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Thread: Anybody got any good sources?

  1. #1
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    Default Anybody got any good sources?

    I've been wanting to learn about how vocals and chorus music works for some time now. If I ever wanted to write a song with words I wouldn't know what to do.

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    Senior Member Frasier's Avatar
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    I sincerely don't want to rain on your parade but....if you need to ask this question you may not be ready for this yet. Nobody will be able to help except to comment on your work.

    One way to start would be to take existing words - a short poem or piece of prose - and set it. If you're worried about the voice ranges, look them up: You get treble or soprano; mezzo-soprano; alto or contralto; tenor; baritone and bass.

    The soloist will have it transposed if it doesn't fit their voice.

    Then write your own words. No one can help you here.

    The usual format is to give predominance to the voice but you can integrate the voice with the ensemble (making it equal to the instruments - probably best to leave this until you've set a few songs. The soloist doesn't always have to sing - a portion could be spoken, or spoken with approximate pitches.

    Writing for an unaccompanied choir needs a good sense of harmony, the ability to write voice leading, and knowing what your choir is capable of, if your work is atonal or strongly chromatic.

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    Let me make it easier for you to understand what I'm asking. I can write a tune and I can write lyrics to go with the tune. However, if I needed someone else to sing it, how do I communicate those sounds. I don't know what notes I'm singing. Now that's just a question for actual lyrics. In choir they do sustain alot of nonsense like ooooooo aaaaaaaaa eeeeeeeeeeeeeee. I don't mean no disrespect by "nonsense" but I don't know what to call it, hence another question I'd like to have answered. Also how to distinguish one type of nonsense from other types of nonsense like that tribal stuff. And again, how to communicate that so a singer would be able to pick up the sheet music and do what I want without having to hear me first.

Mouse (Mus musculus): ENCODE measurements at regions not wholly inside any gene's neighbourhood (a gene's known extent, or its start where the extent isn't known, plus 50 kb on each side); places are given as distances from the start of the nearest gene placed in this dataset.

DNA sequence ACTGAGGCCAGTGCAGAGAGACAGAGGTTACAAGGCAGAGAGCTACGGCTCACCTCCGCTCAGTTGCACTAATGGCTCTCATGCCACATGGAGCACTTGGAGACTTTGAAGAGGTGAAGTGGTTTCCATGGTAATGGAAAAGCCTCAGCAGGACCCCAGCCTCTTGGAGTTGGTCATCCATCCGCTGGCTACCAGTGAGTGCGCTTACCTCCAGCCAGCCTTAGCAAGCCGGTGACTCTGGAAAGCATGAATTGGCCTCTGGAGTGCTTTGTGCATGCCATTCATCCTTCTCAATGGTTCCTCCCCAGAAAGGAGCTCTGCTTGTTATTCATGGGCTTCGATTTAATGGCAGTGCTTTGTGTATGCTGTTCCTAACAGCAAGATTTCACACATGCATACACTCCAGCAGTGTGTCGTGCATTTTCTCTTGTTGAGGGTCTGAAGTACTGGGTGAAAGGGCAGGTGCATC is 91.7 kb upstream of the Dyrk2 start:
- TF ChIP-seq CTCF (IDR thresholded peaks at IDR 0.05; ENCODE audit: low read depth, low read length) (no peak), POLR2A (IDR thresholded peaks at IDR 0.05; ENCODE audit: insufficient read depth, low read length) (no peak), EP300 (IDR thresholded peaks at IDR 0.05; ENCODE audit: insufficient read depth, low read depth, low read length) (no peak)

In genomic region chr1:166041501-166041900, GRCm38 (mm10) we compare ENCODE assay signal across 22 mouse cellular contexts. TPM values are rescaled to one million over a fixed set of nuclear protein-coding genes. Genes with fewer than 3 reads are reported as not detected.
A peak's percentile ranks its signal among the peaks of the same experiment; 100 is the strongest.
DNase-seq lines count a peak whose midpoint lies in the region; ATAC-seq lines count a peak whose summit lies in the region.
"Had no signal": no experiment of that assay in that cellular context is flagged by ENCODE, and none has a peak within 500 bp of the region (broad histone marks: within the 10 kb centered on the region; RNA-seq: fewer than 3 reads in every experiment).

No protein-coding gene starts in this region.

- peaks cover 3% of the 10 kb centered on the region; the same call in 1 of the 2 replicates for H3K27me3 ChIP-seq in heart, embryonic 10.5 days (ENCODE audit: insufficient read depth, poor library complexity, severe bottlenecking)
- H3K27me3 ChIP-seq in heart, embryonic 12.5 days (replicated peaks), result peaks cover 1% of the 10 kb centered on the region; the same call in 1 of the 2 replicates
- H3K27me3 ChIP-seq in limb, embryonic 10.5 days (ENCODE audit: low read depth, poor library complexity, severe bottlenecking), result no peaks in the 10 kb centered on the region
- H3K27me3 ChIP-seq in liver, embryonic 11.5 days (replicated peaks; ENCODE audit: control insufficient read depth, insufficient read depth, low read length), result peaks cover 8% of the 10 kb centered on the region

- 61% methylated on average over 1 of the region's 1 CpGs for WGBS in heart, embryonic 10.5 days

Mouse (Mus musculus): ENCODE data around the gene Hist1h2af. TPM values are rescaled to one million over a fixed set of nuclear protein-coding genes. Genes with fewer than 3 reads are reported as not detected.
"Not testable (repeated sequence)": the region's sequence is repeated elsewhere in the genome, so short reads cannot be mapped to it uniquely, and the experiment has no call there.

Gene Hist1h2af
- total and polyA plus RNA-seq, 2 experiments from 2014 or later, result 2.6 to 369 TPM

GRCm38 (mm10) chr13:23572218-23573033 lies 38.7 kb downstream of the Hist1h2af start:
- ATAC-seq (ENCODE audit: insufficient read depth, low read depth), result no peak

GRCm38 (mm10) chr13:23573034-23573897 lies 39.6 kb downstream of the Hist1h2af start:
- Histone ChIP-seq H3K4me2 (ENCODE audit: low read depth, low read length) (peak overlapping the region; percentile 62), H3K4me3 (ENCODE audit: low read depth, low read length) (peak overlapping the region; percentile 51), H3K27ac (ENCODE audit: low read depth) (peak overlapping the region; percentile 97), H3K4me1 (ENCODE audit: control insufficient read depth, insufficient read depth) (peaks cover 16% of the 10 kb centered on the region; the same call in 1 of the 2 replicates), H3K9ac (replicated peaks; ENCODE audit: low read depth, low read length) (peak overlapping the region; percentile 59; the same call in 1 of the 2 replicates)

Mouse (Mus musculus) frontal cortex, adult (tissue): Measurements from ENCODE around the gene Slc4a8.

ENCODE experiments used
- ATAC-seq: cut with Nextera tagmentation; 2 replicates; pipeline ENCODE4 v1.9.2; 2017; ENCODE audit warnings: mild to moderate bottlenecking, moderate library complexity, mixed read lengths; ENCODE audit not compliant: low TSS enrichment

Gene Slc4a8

There are names for these things, I know there are, I've heard them batted around at different points of time and I commited none to memory. Just knowing what they are would make a world of difference.

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    Senior Member zlya's Avatar
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    Are you asking how to read and write music notation? Notes on a staff?

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    go to a shapenote singing school or a scared harp singing & do what they tell you to do. take some beginner piano lessons.
    in two months you'll know more.

    dj

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    Senior Member Oneiros's Avatar
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    Just write the sounds below the notes as you would with lyrics. You can use the phonetic alphabet (may need to google this), otherwise just write the sound - i.e. "Hmmmmm" for humming, "Aaaah", etc. If the same sound is sustained over several bars, you don't need to write it below every note - only where the sound changes.

    If you are singing something but don't know which notes, just try and find them on a keyboard. It may take a little while but it's not too hard.

    From what you've said I guess you know how they conventionally write lyrics below a staff? Divide them into syllables, one syllable per note unless its a melisma (in which case you slur the notes), etc.

    Hope this helps. If you can't get enough onto the page, just talk to a singer. Classical notation does have its weaknesses.

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